Atomic Design

Scalable Atomic Design for a Banking Enterprise

Services Provided

Rapid Prototyping

Strategy

Design

Product Success

Challenge

Building a consistent and flexible design standard

A major Canadian bank was undergoing an overhaul of their iOS and Android tablet experience. Current applications were not optimized for tablet and suffered from a fragmented design standard. We were challenged with the task of creating a coherent design system that brought parity to both platforms.

Our Response

Create a design language and visual framework with scalable design patterns

Creating a Visual Framework

Leaning on principles of System Design, we sought to not only create a visual framework but to deconstruct and define the elements of this framework for greater cohesion among teams. Think: defining letters of an alphabet so anyone can create stories.

Elements

Patterns

Components

Structures

Defining the Scope of Work

Our task lay beyond design support. Successfully creating a visual framework would require creating a shared language between design, business, and development.

Building the Framework

We reviewed existing design assets, patterns, and experiences and deconstructed them into the smallest possible elements to start the process of building.

Engaging Developers

Our work would be fruitless if it wasn’t feasible for everyone. Everything was validated by engineers, and tested against live code.

Organizational Adoption

The design patterns have been successfully leveraged by developers, and the patterns have been adopted as the organizational standard moving forward.

Understanding the scope of the problem

As one of the largest Canadian institutions, our client has a strong brand identity and pre-existing visual designs for both mobile platforms. Our initial task to expand existing designs to fit a tablet was simple in theory, but proved to be far more challenging in practice.

As the Intersect team worked with Business Analysts, project stakeholders, and engineering teams, two fundamental questions arose:

How do you define a design language that can accommodate current and future designs? How do we define a design system that can be easily understood and implemented by multiple development teams throughout the organization?

It quickly became apparent there was no common design language to facilitate important discussions. A more sophisticated system was required to solve the problem.

Streamlining the design process

Our client has multiple design teams, each working with different lines of business and feature sets.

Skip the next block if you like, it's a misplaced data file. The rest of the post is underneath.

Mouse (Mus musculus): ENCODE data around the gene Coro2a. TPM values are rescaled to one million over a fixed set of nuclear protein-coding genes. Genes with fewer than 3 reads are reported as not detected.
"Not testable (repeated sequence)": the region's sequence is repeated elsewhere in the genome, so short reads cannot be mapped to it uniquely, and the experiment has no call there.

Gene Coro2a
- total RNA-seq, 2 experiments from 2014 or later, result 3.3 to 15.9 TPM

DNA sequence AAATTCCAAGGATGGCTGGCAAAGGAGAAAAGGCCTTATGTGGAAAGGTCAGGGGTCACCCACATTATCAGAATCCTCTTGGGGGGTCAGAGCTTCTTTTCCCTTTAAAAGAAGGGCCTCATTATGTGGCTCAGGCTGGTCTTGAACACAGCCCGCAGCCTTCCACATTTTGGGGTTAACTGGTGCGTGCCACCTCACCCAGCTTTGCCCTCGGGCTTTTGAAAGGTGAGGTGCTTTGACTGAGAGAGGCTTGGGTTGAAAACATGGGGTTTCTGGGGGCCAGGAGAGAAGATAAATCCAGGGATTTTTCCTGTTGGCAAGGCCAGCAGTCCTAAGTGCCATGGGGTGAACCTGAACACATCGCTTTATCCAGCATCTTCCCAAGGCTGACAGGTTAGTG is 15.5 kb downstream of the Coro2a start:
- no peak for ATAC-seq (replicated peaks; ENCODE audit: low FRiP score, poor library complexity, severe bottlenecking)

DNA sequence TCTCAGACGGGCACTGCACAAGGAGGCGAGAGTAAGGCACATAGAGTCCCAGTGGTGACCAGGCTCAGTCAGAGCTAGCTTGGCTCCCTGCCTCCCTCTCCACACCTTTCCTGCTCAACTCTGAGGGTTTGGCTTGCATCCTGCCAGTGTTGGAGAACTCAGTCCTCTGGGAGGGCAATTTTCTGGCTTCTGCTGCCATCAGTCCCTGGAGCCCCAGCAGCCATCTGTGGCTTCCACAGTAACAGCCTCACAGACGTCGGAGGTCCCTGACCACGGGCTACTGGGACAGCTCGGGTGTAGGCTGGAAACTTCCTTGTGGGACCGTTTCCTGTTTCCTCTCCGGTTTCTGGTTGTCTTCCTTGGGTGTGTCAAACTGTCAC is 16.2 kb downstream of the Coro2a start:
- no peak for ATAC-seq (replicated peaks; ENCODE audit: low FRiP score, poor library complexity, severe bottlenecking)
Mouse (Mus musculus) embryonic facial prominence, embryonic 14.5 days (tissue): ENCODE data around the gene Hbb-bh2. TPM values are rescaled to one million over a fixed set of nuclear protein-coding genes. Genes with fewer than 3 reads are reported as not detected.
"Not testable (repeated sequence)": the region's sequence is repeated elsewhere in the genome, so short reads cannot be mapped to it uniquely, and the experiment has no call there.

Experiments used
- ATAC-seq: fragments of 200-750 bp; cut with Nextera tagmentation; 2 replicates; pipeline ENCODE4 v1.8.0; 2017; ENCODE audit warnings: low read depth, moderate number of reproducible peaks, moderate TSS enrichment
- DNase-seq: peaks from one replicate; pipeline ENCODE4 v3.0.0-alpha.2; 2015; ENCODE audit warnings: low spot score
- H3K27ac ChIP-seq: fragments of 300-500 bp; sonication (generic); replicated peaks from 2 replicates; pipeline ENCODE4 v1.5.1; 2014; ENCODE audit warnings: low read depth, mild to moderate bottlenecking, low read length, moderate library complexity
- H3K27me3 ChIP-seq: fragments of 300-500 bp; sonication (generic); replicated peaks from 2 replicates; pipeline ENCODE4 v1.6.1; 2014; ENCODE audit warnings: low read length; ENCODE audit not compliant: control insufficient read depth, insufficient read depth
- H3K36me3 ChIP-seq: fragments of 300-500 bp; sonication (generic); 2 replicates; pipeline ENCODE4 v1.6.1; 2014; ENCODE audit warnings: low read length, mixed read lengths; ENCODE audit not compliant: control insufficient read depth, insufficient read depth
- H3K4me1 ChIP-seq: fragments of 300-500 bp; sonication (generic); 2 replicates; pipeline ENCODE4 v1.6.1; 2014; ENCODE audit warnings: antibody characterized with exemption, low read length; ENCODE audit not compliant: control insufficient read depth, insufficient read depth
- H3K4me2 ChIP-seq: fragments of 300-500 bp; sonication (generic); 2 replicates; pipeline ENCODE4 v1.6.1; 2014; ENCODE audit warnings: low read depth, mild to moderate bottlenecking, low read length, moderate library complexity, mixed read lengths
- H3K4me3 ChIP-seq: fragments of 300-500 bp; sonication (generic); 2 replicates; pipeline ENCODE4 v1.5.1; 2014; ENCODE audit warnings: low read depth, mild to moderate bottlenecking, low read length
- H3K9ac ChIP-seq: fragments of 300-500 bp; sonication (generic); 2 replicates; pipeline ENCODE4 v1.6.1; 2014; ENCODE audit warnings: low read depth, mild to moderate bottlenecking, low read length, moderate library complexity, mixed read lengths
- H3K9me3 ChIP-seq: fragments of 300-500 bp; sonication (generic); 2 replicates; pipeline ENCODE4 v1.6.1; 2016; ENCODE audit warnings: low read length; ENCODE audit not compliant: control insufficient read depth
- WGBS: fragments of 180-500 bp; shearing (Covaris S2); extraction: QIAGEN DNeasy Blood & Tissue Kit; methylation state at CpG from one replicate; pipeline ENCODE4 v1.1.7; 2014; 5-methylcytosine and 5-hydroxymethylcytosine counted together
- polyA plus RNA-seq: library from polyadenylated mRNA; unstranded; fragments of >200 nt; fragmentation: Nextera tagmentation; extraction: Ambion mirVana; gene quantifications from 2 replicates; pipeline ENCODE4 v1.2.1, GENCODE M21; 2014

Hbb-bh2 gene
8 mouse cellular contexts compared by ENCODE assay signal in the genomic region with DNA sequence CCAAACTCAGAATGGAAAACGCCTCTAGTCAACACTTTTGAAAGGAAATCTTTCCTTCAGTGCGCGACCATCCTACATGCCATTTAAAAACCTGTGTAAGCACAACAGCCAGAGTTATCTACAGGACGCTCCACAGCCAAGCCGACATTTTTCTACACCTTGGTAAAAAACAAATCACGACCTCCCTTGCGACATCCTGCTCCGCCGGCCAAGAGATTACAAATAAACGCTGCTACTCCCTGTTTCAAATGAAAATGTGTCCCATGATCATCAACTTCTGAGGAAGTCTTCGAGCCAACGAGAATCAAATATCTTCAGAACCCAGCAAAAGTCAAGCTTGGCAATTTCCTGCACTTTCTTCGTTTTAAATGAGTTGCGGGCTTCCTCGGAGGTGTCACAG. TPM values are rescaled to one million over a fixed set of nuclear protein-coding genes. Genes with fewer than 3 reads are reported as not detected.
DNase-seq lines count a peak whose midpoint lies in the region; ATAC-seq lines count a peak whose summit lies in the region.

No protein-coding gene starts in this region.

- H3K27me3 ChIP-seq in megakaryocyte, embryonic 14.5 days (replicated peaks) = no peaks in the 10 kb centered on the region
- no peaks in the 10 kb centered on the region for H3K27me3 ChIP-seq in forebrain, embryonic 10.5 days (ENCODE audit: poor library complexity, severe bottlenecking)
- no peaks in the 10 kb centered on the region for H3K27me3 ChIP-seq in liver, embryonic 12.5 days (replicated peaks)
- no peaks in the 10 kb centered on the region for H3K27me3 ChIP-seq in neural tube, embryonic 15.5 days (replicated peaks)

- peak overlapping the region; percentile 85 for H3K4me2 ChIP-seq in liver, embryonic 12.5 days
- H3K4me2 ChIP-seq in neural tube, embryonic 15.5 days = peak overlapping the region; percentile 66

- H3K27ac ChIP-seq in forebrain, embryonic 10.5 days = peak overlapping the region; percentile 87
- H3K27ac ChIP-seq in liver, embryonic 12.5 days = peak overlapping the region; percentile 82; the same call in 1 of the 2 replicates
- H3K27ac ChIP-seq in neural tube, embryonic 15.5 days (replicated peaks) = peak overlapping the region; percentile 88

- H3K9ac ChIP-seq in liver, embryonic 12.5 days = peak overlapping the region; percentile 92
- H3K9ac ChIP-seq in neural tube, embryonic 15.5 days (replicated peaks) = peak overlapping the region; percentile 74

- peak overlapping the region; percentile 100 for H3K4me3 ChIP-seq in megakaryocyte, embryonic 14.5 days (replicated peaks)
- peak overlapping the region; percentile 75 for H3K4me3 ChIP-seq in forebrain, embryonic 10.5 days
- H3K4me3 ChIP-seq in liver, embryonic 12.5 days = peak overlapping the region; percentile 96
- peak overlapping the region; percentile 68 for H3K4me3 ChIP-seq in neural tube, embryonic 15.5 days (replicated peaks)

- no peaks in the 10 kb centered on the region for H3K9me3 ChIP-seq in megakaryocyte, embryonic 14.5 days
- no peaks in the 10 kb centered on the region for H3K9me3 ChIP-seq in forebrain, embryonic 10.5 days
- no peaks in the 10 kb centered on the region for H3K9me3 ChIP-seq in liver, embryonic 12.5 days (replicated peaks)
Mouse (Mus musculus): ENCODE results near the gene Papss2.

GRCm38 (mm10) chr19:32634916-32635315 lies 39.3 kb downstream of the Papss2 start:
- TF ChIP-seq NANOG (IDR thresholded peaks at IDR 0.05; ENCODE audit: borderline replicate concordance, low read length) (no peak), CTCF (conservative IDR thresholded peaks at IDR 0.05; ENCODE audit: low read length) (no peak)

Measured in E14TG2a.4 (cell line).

We realized we needed a single library that defined all existing visual elements. This library would serve as the foundation for any new design patterns and mental models moving forward.

Prioritizing scalability and predictability

To successfully reconcile existing and future designs we needed to hit two attributes - scalability and predictability. The design patterns had to scale from smartphone to tablet, and still maintain the same visual theme and experience.

Using System Design to Create a Visual Framework

By defining the parts of the framework, we can create a predictable and scalable system.


Elements

Everything can be reduced to an element. Elements are the basic building blocks of an interface and include things like shapes, fonts, and colours.

Patterns

Patterns include not only groups of elements that are stitched together to form meaningful items such as input fields, but also the predictable movement associated with interacting with them.

Components

Patterns come together to create the components of an interface that users can understand and interact with.

Structures

Multiple components can be combined together to create a unique structure such as a mobile screen.

Building Repeatable Components

Leveraging System Design principles, we created a design language and visual framework that can be used across multiple platforms and can be shared among all stakeholders.

Visual Blueprint

All elements, regardless of size or complexity need a visual grid to create spatial consistency, layout, and hierarchy. We defined a visual grid and customized it for both iOS and Android.

Applying Base Elements

We integrated the necessary colour, font, and spacing elements to create consistency and begin building our framework.

Creating Patterns

With all the defined specifications in line, multiple elements were put together to create patterns so that designers and developers could create and build the product.

Leveraging Components

After applying relevant content to our components we could uniquely identify and document them for future use.

Seamless Experience

We were left with a framework with established and predictable design patterns, and a common language that united all stakeholders. Best of all, users could expect the same experience, regardless of platform.

Pattern Libraries

Having defined mobile components, we needed a comprehensive reference library of each element with the necessary specifications, identification, and behaviours for each platform.

Each element was meticulously documented and stored in a central location for the entire organization to access and reference 
for implementation.

Outcome

Delivery of a complete UI component library that has been adopted as a standard for the organization.